Instead of waiting weeks before finding out whether the depression drug they take will work, many people may be able to find out within days. A study done at the University of Illinois of Chicago found a protein in the brain (called Gs alpha) that changes location in a cell membrane when the depression drug is working. The signaling protein is trapped in a viscous area of the cell membrane and therefore not effective in directing neurotransmitters. However, if the antidepressants worked, it moved the protein into another area of the cell where it could direct the chemicals that carried messages. If this research continues to pan out, one only needs to do a simple blood test in order to determine if the drug will give them relief.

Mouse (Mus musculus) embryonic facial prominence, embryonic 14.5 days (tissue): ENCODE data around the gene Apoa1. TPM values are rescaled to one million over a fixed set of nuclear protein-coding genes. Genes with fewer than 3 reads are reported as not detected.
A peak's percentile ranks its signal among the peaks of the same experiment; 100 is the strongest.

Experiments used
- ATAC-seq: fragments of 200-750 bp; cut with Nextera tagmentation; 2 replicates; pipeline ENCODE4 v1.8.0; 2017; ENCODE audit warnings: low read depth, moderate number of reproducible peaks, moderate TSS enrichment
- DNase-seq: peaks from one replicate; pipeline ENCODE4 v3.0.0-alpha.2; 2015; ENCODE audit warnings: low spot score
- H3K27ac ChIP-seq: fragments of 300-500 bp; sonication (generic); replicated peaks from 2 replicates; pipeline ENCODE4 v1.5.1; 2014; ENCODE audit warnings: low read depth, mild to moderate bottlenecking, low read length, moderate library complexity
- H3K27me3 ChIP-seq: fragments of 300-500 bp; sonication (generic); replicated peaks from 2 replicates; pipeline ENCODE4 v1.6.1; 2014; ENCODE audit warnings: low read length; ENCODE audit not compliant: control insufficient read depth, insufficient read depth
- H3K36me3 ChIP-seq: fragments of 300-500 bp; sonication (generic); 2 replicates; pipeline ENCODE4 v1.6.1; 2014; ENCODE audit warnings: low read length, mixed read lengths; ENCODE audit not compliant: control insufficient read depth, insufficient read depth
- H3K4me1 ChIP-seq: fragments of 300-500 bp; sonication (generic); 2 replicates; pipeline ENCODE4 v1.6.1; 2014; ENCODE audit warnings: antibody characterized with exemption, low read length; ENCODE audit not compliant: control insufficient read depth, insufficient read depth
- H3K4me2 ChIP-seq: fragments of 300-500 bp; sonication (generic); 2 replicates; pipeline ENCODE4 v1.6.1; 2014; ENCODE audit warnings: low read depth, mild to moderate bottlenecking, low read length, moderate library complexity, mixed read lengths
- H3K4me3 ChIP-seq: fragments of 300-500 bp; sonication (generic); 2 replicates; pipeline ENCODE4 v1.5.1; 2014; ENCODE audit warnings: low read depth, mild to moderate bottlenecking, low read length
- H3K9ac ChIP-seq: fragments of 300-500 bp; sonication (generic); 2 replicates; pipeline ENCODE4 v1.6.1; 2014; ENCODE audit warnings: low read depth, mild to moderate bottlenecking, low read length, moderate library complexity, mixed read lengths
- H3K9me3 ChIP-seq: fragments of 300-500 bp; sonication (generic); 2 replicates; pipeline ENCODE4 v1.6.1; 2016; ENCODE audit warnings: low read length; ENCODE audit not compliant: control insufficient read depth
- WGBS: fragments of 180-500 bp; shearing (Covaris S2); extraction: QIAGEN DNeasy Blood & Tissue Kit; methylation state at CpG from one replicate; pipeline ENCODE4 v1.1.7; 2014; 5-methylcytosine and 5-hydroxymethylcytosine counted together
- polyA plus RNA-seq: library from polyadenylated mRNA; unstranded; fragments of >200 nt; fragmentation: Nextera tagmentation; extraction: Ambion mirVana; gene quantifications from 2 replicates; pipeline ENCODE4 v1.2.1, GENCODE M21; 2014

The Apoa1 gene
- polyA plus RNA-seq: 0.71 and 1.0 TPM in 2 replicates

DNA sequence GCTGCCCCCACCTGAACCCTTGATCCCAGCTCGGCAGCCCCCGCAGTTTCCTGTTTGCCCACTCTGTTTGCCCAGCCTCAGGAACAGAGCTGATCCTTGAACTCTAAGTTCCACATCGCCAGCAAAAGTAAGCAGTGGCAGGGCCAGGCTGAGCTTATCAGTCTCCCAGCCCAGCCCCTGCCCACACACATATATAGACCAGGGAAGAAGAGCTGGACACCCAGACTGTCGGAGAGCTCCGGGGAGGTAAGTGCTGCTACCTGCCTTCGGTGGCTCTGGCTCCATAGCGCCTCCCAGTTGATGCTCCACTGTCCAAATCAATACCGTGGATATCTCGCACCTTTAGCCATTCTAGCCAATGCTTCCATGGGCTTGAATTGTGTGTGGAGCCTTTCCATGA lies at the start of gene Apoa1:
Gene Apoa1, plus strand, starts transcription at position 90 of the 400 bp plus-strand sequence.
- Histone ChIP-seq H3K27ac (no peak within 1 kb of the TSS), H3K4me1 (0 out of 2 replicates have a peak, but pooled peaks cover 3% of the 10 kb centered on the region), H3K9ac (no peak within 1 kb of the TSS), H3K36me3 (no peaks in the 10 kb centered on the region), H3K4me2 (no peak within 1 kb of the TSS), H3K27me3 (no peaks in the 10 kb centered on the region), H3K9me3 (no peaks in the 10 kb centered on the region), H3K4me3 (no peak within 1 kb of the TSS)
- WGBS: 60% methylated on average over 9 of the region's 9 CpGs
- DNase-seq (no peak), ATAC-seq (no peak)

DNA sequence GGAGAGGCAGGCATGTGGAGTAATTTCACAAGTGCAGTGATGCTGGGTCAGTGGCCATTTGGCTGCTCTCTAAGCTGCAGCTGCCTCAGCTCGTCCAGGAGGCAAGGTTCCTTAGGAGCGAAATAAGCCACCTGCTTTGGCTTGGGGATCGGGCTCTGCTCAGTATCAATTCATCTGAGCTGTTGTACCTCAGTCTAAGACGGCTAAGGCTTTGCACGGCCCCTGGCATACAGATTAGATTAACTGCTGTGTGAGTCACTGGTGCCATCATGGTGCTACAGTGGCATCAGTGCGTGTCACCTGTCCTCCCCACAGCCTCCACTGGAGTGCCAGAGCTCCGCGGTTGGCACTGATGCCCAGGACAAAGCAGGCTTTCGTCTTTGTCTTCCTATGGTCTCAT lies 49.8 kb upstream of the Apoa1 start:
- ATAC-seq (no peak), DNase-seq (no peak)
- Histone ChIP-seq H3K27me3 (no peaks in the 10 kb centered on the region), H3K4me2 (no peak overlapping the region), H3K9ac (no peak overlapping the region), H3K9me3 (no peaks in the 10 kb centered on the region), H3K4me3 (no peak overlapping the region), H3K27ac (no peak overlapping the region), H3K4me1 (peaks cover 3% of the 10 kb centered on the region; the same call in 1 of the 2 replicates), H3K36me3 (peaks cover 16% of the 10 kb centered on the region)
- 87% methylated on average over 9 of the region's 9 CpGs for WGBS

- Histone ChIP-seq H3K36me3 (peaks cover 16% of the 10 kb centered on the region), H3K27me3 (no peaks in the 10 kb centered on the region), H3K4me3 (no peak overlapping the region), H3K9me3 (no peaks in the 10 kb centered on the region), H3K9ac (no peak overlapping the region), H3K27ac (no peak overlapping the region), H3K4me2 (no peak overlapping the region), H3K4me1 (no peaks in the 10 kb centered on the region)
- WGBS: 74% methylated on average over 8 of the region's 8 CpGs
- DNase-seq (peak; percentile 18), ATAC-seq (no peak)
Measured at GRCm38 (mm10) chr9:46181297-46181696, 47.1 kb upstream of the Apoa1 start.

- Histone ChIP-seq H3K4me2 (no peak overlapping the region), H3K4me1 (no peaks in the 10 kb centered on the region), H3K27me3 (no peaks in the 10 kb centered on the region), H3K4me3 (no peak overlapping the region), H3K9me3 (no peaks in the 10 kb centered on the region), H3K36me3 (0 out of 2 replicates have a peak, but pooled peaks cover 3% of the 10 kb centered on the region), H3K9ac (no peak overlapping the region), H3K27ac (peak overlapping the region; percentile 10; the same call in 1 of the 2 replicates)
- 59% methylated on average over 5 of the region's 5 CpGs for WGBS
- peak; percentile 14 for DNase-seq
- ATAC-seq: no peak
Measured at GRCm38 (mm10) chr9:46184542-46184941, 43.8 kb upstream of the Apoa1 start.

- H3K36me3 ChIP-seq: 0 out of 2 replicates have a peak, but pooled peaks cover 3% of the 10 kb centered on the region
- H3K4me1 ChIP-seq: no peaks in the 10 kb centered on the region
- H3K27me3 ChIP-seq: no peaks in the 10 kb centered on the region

Bonnie - this would finally offer a way to prevent depressed people from being guinea pigs. Confirming whether depression is really the issue is groundbreaking. But this begs the question, if an antidepressant is given for an off-label use (i.e. for menopausal symptoms) to a non-depressed person, why wouldn't it work? The answer is probably what we've seen in other studies...a placebo effect.